Will Return of Le’Veon Bell Really Improve the Ground Game?


Le’Veon Bell will miss six to eight weeks according to sources. Vincent Pugliese-USA TODAY Sports

All of the optimism that rookie Le’Veon Bell could return to the lineup for Pittsburgh next Monday seems to have faded according to multiple reports.  In fact, Aditi Kinkhabwala of NFL.com tweeted that the running back had only been “jogging” and not “cutting” last Sunday afternoon.

Despite his injured foot, Bell is still scheduled to return from his injured foot at some point during the 2013 regular season.  With his eventual return in mind, many have speculated how much the rookie can kick-start the team’s anemic ground game.

As positive as I want to be regarding the former Michigan State Spartan’s healthy return, I cannot see a scenario in which a healthy Bell will actually help the Steelers at all this fall.  Of course this has less to do with his talent as a running back, and more to do with the fact that his team’s offensive line is an absolute “dumpster fire.”

After Pittsburgh’s rushing offense ranked 26th in total rushing yards and 28th in yards per carry in 2012, there was really nowhere for the team’s ground game to go but “up” this fall.  Sadly for the Steelers, their offensive line not only got weaker last weekend, they played nothing short of “awful” as a unit.

Three-time Pro Bowl center Maurkice Pouncey was lost to a knee injury in the middle of the first quarter, and the unit looked dreadful throughout the rest of the game.  The Steelers finished with a total of 32 yards on 15 carries against the Tennessee Titans, and the team’s leading rusher Isaac Redman gained only nine yards on eight attempts.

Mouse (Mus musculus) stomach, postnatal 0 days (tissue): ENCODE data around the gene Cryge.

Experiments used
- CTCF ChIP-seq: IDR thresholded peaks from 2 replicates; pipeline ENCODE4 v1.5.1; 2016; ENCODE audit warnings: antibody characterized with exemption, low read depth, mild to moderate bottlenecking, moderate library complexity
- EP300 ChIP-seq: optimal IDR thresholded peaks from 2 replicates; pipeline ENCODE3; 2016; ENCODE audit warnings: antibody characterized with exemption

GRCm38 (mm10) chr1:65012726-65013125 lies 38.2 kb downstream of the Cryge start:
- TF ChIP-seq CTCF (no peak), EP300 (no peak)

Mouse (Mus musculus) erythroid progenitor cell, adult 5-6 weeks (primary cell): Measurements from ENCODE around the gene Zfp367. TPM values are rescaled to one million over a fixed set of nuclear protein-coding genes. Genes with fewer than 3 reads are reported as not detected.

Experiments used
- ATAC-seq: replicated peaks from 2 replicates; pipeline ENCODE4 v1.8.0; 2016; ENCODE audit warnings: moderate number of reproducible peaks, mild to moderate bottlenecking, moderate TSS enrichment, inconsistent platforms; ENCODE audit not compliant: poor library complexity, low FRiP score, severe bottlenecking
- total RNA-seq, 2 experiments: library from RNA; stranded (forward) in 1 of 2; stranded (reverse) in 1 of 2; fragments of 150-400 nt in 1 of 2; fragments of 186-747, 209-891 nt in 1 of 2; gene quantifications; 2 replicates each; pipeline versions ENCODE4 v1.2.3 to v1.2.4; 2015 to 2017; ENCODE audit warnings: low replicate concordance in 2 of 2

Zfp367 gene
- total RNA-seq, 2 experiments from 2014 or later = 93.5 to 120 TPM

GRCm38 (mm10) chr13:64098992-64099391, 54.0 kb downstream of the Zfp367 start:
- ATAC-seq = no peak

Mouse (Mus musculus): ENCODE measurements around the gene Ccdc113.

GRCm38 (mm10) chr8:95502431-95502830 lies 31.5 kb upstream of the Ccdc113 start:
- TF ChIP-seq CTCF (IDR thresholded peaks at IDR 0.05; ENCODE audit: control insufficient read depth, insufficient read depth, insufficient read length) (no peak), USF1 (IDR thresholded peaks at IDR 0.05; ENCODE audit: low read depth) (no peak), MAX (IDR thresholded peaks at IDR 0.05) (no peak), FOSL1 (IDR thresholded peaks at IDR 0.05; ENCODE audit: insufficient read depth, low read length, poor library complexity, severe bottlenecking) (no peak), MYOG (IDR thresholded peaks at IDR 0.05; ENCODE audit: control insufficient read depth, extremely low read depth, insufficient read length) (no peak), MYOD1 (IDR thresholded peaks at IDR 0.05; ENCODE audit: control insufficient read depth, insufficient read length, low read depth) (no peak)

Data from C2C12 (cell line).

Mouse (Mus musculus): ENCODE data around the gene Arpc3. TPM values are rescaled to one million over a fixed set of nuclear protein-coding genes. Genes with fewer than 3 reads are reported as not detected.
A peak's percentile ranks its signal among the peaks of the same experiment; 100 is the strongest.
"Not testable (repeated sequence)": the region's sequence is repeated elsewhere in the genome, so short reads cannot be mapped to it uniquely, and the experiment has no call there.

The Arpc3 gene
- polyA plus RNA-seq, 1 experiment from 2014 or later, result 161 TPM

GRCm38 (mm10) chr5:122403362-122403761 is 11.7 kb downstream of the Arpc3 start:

As most of us unfortunately witnessed, Pittsburgh’s offensive line was pushed around constantly that afternoon.  They almost never dominated at the point of attack, and they were unable to create appropriate sized holes and running lanes for Redman and LaRod Stephens-Howling to burst though throughout the game.

Although Bell is the most talented running back on Pittsburgh’s roster at the moment, he does not possess the type of “shake and bake” moves to create running lanes all by himself.  Moreover, how can any ball-carrier create positive yards if their offensive line is unable to create space and the back cannot gain a “head of steam” going towards the line of scrimmage?

As much as I want to see Bell succeed and prove Pittsburgh’s brass correct for taking him with the 48th overall pick in last April’s draft, his return will ultimately mean little to nothing if Pittsburgh’s offensive line cannot improve over the coming weeks.

Stats & Info. Provided By: ESPN.comSteelers.com and Pro Football Reference

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